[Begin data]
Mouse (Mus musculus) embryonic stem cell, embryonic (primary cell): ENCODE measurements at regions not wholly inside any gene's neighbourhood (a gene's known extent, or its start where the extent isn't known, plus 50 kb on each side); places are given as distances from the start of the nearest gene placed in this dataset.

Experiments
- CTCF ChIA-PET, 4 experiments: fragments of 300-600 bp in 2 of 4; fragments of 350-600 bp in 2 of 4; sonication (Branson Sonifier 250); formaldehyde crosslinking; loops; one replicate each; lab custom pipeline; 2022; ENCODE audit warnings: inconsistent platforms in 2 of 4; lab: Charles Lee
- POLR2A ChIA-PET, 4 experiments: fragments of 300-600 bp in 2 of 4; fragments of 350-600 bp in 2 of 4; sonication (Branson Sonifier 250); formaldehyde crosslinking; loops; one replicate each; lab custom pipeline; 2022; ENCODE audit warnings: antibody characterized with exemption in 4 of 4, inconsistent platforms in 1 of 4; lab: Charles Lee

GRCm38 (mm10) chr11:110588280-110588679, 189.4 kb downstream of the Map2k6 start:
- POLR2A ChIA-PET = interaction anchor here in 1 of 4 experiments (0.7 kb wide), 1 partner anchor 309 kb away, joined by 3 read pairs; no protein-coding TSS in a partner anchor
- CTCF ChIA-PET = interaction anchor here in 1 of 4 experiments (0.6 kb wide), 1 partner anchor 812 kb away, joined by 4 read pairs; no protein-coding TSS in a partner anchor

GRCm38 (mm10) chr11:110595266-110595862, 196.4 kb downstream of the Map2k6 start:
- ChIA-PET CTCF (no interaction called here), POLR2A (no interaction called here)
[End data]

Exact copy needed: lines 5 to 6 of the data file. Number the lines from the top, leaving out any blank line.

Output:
GRCm38 (mm10) chr11:110588280-110588679, 189.4 kb downstream of the Map2k6 start:
- POLR2A ChIA-PET = interaction anchor here in 1 of 4 experiments (0.7 kb wide), 1 partner anchor 309 kb away, joined by 3 read pairs; no protein-coding TSS in a partner anchor